The Docker extension simply installs Docker on the VM. You can pass parameters to setup your docker container and in particular setup variables and files to help with compose operations. These are helpful but I have found that I need to run the custom script anyhow in most cases so I ignore this capability, but your experience may vary.

Custom Script Extension

The custom script extension will download files from either public or private sources and then execute a command. I use the custom script to not only run the initial docker but also to setup the system daemon and install log rotation configuration. In production deployments there is usually a need to pull down an image from a private repo and potentially modify the system configuration to enable storage for a permanent volume such as with database containers.


Running the ARM Deployment**

All of the files you need to run the deployment are in the referenced git repo. Executing the powershell script DeployRedis.ps1 will generate a resource group or use an existing one. You’ll need to update the subscriptionid to your own, and login to Azure first. You’re then ready to execute a deployment based on the DeployRedis-template.json ARM template. I recommend that you also change the name of the resource group and either change the passwords in the template itself or pass in new values to override the defaults.

Once you execute the script you’ll be able to connect to your public IP over SSH***. This template does not configure the redis port to be open in the attached NSG. You can find the public DNS name by browsing in the Azure portal or by executing the following (changing name if you changed during deploy):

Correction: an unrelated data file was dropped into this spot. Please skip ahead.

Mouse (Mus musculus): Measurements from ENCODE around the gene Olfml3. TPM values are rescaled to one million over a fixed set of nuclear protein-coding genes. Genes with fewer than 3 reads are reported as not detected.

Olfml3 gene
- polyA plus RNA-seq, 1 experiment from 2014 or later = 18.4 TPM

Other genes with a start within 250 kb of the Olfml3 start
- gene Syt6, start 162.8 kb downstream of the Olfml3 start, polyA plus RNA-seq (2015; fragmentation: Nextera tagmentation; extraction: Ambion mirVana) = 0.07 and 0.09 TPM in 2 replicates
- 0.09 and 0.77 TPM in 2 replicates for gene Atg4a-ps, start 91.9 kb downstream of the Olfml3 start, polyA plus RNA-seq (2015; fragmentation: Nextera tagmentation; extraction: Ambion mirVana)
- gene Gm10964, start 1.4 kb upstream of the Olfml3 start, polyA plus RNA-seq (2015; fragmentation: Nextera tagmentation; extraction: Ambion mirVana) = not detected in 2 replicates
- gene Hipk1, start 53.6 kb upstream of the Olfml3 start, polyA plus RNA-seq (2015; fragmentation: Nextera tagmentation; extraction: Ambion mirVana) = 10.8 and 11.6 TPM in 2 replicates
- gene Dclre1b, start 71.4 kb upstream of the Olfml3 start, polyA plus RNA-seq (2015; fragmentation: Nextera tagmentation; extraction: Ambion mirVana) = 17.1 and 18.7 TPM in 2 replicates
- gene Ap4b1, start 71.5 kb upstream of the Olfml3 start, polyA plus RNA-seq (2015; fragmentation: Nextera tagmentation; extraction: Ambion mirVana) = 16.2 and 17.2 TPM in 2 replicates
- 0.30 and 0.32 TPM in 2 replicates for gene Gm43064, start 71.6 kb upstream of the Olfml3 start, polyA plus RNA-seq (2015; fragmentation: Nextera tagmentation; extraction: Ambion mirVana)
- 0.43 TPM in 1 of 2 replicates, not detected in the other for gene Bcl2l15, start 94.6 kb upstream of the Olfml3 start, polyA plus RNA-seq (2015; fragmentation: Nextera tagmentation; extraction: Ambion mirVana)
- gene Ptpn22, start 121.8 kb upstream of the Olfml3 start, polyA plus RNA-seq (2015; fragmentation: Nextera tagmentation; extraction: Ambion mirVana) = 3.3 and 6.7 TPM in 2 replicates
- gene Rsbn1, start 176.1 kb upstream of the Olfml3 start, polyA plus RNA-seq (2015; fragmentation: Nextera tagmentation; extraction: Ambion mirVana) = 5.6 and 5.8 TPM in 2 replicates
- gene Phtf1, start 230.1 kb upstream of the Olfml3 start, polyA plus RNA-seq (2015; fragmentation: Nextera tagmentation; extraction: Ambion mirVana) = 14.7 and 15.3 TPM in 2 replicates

$publicIp = Get-AzureRmPublicIpAddress `
-ResourceGroupName 'redis-sample-rg' `
-Name 'redis-server-pip'
$publicIp.DnsSettings.Fqdn

Debugging

If you get the VM to deploy but get errors from the custom scripts module the errors returned may seem unhelpful. If you’re having trouble figuring out what went wrong then SSH to the VM and see if there is something more helpful in the console output:

sudo -i

cat /var/lib/waagent/custom-script/download/0/stderr

Also note that any command you execute which writes to stderr will cause the extension to report failure. If you have something which does this in your script then send the output of that command somewhere else.


Resources and Further Reading

  • Custom Script Extension documentation
  • * When I am writing my own image I like to use the Gliderlabs Alpine base image instead of the official package.
  • **I’ve removed a couple of complicating factors by removing secrets. I normally use the Azure KeyVault to store an SSH key, a password to a private image repository, and any other passwords used in the custom scripts. I left a sample secrets reference in the parameters file but suggest you take a look at the documentation for more details. You can see a simple implementation with a SSH key here.
  • *** You’ll want to tighten up the public NSG if you run the sample config so that your SSH port access is only allowed from your own IP.

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4/20/17 9:42 AM | Developers | Natalie